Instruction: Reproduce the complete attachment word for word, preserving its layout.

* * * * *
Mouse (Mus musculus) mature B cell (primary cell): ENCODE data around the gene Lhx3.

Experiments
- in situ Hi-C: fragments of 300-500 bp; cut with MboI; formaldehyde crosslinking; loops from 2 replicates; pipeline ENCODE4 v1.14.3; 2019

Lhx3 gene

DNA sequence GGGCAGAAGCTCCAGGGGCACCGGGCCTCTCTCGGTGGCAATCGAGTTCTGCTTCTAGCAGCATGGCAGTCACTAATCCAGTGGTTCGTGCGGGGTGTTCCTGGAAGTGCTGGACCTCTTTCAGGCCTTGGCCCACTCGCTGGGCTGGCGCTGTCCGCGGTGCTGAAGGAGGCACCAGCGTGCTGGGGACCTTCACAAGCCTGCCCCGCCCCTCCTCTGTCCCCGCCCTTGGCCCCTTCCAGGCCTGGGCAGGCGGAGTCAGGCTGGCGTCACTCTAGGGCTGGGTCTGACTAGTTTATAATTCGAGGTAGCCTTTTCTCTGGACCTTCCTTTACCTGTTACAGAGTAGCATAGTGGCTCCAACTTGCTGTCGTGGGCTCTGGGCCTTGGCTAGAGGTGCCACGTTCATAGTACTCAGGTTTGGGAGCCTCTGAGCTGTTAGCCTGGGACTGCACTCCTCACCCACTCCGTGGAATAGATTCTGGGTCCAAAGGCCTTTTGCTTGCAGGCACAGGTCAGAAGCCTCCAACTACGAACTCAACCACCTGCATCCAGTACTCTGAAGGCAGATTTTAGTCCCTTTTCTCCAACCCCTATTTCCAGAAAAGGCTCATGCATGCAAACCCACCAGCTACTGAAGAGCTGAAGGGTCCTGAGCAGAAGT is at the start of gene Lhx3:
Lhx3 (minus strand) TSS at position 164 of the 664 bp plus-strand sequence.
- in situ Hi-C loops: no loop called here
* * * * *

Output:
Mouse (Mus musculus) mature B cell (primary cell): ENCODE data around the gene Lhx3.

Experiments
- in situ Hi-C: fragments of 300-500 bp; cut with MboI; formaldehyde crosslinking; loops from 2 replicates; pipeline ENCODE4 v1.14.3; 2019

Lhx3 gene

DNA sequence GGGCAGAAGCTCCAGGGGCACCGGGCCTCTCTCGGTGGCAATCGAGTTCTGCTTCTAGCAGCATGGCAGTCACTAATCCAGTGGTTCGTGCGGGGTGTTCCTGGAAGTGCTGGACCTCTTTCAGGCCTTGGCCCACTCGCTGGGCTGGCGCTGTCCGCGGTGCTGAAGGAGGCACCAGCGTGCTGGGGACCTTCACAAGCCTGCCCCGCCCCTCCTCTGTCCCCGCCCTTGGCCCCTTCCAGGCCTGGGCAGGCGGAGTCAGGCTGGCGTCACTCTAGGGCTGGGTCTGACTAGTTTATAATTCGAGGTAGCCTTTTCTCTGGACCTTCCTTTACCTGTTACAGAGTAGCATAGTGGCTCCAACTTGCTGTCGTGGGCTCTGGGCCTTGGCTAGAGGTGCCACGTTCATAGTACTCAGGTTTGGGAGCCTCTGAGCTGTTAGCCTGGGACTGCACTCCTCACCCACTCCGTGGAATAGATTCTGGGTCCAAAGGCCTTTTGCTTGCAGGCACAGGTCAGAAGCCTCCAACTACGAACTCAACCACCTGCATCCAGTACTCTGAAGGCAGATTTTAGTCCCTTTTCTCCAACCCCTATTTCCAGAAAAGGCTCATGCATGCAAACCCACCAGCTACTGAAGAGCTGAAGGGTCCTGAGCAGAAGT is at the start of gene Lhx3:
Lhx3 (minus strand) TSS at position 164 of the 664 bp plus-strand sequence.
- in situ Hi-C loops: no loop called here